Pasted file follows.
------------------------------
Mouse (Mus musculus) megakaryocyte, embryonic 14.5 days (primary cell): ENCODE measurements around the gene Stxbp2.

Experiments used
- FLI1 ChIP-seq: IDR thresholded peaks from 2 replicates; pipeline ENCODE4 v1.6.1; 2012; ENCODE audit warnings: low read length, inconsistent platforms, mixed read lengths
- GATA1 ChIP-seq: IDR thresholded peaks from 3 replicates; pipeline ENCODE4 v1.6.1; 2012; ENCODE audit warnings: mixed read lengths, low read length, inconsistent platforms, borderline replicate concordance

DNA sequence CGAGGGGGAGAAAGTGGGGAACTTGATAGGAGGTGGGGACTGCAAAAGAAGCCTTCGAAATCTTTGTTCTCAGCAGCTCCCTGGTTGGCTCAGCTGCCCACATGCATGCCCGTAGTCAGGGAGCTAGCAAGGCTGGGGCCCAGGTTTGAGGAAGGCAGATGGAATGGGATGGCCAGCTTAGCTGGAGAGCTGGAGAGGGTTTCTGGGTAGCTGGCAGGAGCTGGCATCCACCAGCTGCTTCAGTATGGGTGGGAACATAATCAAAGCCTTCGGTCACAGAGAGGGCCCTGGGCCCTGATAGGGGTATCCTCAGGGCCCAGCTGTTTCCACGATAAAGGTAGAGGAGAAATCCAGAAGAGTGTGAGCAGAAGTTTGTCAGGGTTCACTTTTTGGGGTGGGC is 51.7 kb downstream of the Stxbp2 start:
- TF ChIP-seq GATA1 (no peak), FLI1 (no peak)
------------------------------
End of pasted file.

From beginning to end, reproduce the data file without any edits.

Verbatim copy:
Mouse (Mus musculus) megakaryocyte, embryonic 14.5 days (primary cell): ENCODE measurements around the gene Stxbp2.

Experiments used
- FLI1 ChIP-seq: IDR thresholded peaks from 2 replicates; pipeline ENCODE4 v1.6.1; 2012; ENCODE audit warnings: low read length, inconsistent platforms, mixed read lengths
- GATA1 ChIP-seq: IDR thresholded peaks from 3 replicates; pipeline ENCODE4 v1.6.1; 2012; ENCODE audit warnings: mixed read lengths, low read length, inconsistent platforms, borderline replicate concordance

DNA sequence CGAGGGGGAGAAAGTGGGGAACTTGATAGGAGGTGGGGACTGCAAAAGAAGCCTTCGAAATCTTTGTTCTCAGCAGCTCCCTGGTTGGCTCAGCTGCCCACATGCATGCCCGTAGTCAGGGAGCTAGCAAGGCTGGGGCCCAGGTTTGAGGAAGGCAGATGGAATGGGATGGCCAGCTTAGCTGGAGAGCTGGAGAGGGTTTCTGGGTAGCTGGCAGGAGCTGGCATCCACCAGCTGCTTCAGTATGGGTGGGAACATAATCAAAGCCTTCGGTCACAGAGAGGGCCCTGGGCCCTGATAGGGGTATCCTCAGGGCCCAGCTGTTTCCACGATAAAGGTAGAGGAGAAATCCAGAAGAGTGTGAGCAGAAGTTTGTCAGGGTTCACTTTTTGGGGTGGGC is 51.7 kb downstream of the Stxbp2 start:
- TF ChIP-seq GATA1 (no peak), FLI1 (no peak)